Ranger Trails: Star Power: Taking some inventory of the night sky
Strangely enough, most Americans find ourselves in the dark on the subject of light pollution. I used to figure light pollution was a minor toxic spill — just made fish dizzy without actually killing them. Wrong.
NASA, the federal agency that put the first dude on the moon, defines light pollution as “a growing environmental problem that threatens to erase the night sky before its time.”
NASA’s experts report on their website, Science News, a proliferation of artificial lights glowing nearly everywhere means the Milky Way has become invisible to two-thirds of the world’s population. There was a time when almost everybody on Earth could see this fuzzy Frisbee that features hundreds of billions of stars.
But no more.
NASA blames streetlights, outdoor advertising, homes, schools and airports for “the inadvertent illumination of the atmosphere.”
It’s a head-scratching concept, this idea that the 200-watt incandescent bulb outside my house pollutes the sky. So, visit science.nasa.gov and view satellite imagery of North America at night. The U.S. looks like a black and white Christmas tree.
NASA explains why: “Every night billions of bulbs send their energy skyward where microscopic bits of matter — air molecules, airborne dust and water vapor droplets — reflect much of the wasted light back to Earth.”
Nickolos Myers, a park ranger at Colorado National Monument, will talk about light pollution at 7:30 p.m. Saturday, Sept. 15, at Book Cliff View near Saddlehorn Picnic Area. His talk precedes the 8 p.m. “Star Party,” a collaboration between the park and Western Colorado Astronomy Club for stargazers to study planets, constellations and nebulae.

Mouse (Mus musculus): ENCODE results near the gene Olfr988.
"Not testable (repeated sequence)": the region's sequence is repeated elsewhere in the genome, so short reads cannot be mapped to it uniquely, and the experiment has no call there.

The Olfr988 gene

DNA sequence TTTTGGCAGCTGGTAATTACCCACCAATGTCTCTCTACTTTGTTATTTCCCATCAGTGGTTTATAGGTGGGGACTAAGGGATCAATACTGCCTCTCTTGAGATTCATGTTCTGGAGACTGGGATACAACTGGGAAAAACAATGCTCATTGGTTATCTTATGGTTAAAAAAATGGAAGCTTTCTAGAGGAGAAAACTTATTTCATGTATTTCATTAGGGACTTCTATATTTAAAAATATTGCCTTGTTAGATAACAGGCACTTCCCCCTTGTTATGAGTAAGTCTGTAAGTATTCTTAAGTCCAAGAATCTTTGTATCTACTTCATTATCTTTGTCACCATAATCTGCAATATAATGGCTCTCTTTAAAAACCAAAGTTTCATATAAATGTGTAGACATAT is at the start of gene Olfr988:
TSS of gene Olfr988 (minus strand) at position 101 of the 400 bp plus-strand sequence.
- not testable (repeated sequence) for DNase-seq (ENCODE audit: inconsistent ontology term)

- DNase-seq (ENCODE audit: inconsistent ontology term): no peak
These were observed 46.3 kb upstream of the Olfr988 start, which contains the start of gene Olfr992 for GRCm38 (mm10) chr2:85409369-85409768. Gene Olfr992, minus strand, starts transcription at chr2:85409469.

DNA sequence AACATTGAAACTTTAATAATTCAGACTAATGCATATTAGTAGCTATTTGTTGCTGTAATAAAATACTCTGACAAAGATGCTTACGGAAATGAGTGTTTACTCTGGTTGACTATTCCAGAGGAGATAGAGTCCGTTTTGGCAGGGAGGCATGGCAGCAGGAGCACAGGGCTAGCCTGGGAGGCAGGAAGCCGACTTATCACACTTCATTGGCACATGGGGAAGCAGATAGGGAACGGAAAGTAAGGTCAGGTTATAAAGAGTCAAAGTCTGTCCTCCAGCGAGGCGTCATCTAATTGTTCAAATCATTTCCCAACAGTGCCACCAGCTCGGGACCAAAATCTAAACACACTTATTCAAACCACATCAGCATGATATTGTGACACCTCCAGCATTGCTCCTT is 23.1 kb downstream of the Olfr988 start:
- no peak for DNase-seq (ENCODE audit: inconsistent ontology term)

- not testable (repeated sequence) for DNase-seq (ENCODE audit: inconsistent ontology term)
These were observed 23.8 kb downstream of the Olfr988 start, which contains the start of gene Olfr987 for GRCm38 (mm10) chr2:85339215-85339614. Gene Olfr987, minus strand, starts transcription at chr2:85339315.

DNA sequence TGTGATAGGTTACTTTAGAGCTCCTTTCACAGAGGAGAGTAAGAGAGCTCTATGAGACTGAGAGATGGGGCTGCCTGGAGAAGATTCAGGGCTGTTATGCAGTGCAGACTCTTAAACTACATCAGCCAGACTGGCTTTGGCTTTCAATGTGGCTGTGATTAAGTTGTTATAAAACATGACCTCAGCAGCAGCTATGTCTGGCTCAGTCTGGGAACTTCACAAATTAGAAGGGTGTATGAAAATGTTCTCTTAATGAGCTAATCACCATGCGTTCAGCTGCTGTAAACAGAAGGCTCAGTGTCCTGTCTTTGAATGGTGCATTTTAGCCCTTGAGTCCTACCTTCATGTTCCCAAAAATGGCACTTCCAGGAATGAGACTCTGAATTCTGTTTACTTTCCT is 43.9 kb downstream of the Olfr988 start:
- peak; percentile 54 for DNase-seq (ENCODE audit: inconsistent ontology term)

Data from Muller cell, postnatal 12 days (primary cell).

“Light pollution has increased dramatically, especially in developing countries and rural areas,” Myers said recently. “It affects people and wildlife.”
Not necessarily in a healthy way.
While towering lamps of blazing energy that switch on automatically at dusk every day to make our neighborhoods, streets and shopping malls safer, they unintentionally beam heavenward. That’s real efficient.
Wasted energy can spell catastrophe for wildlife. Scientists have evidence indicating artificial lights threaten certain species.
At Gulf Islands National Seashore in Florida, biologists discovered baby sea turtles were disoriented by massive arrays of artificial light in nearby communities. Instead of crawling toward water after hatching on the beach, newborn turtles turn 180 degrees inland toward city lights. If these misguided turtles aren’t run over by cars or attacked by land critters, they cook to death during the day from sun exposure when they should be swimming underwater.
This news isn’t exactly new. In April 2003, National Geographic reported several hundred species of birds risk colliding with night-lit towers when they migrate across North America. In 1981, more than 10,000 birds flew smack into floodlit smokestacks at a power plant in Kingston, Ontario.
As scientists study harmful effects of light pollution on wildlife, it’s good to remember how a twinkling, unpolluted sky inspired an artist like Vincent Van Gogh not so long ago.
“For my part I know nothing with any certainty,” he wrote, “but the sight of the stars makes me dream.”
At the W.M. Keck Observatory on Mauna Kea, Hawaii, astronomers have trouble viewing the heavens through powerful telescopes because of the ambient light from Honolulu and Maui. The observatory recommends streetlights be retrofitted with a shield that prevents them from shining upward.
Solutions to light pollution appear easier and cheaper than cleaning up an oil spill or reducing smog. But you know it won’t happen overnight.